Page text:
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Journal of Community Health

, Volume 44, Issue 1, pp 143–148 | Cite as

Continuity of Infant Well Care in a Community Health Center Resident Clinic

  • Heather G. VarnellEmail author
  • Mary E. O’Connor
Original Paper
  • 47 Downloads

Abstract

Achieving patient continuity in resident continuity clinic is challenging. Patients, residents and primary care providers (PCP) benefit from this ongoing relationship. We examined rates of continuity of infant well care for first year pediatric residents (PL1) and associated factors in three clinics (W, E and K) in a community health center system. We collected the number of infants who had PL1 PCPs for academic years 2010, 2011 and 2012 and patient demographic data. We measured continuity using the usual provider of care method. We assessed rates of continuity, total numbers of infants and factors associated with continuity and medical home by Chi Square, ANOVA, Student’s t test and multivariate linear regression (SPSS version 21). 115 patients had a PL1 PCP and attended 408 visits with 19 residents. The mean number of infants seen per PL1 in each clinic was W 7.8 ± 2.2, E 3.8 ± 1.5 and K 3.7 ± 2.9 (p < .01). PL1 continuity percentage was 66% at W, 47% at E and 54% at K (p < .01). Total continuity of care for all providers at W was 70%, E 65% and K 60% (p < .01 W vs. K only). In multivariate linear regression, only continuity of care for all providers was associated with mean PL1 continuity with β of 2.24 (95% CI 1.13–3.34), p < .001. PL1 continuity differed significantly between clinic sites. The only predictor of PL1 well care continuity was total clinic continuity of care. Maximizing continuity through the Medical Home practice was significantly associated with increased resident continuity of care.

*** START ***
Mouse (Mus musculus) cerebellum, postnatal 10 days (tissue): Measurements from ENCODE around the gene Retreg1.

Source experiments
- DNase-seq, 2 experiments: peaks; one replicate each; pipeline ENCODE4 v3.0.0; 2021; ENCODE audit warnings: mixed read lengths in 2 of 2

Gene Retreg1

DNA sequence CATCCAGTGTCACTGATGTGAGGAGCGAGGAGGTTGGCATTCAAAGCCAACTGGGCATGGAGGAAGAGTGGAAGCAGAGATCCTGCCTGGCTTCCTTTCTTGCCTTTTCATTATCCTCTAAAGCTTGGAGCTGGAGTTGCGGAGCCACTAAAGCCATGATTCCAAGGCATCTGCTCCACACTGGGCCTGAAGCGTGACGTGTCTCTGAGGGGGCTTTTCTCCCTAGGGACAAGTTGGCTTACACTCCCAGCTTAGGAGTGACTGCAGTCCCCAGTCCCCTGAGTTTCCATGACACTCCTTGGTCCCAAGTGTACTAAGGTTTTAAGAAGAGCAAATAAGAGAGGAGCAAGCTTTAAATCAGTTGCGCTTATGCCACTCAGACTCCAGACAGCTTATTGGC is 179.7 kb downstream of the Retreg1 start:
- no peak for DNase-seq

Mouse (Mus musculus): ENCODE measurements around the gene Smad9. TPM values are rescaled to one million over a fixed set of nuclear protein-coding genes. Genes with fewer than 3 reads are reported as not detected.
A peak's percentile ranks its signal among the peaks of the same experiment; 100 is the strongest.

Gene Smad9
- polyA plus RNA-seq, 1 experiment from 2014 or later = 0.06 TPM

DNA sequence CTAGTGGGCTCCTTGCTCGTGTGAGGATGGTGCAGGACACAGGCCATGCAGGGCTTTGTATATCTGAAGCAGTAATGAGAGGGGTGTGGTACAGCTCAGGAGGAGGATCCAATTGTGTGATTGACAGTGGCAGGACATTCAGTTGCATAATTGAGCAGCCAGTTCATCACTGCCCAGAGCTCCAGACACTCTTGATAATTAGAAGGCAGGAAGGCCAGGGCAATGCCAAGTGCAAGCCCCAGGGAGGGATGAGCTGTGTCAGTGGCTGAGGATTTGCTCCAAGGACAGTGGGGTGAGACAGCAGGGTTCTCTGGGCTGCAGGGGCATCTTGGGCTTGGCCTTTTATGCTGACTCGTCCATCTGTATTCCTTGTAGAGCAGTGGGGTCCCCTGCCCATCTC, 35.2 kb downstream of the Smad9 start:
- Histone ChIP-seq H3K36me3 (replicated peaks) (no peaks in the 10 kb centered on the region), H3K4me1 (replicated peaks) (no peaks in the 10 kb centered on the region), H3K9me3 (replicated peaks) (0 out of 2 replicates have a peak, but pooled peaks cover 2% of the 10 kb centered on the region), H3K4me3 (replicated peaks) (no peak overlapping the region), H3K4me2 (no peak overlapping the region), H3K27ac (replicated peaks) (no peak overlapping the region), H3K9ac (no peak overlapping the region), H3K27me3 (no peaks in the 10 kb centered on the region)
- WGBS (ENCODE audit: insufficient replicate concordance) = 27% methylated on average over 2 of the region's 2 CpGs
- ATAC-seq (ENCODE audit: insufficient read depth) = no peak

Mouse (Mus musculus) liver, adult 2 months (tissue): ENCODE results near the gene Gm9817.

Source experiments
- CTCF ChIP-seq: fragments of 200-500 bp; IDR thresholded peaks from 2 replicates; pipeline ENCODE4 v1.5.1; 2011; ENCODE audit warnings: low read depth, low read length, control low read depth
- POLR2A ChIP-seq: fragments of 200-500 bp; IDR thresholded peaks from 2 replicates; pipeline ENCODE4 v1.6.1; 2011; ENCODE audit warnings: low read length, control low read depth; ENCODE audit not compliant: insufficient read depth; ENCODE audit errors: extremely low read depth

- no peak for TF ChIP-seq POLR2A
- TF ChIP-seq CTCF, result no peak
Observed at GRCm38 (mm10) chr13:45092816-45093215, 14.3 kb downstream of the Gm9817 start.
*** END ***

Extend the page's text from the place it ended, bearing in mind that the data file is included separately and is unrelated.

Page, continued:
Keywords

Continuity of care Resident education and training Medical home Patient numbers 

Notes

Acknowledgements

We would like to thank Rachel Everhart, PhD for collection of data from the Denver Health administrative data systems, Simon Hambidge, MD, PhD for review of the manuscript and the residents for their care of their patients and their desire to see their own patients. This research did not receive any specific grant from funding agencies in the public, commercial or not-for-profit sectors.

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Copyright information

© Springer Science+Business Media, LLC, part of Springer Nature 2018

Authors and Affiliations

  1. 1.Department of PediatricsDenver Health Medical CenterDenverUSA
  2. 2.Department of PediatricsUniversity of Colorado School of MedicineAuroraUSA
  3. 3.Department of PediatricsDartmouth-Hitchcock Medical CenterLebanonUSA
  4. 4.Department of PediatricsGeisel School of Medicine at DartmouthHanoverUSA

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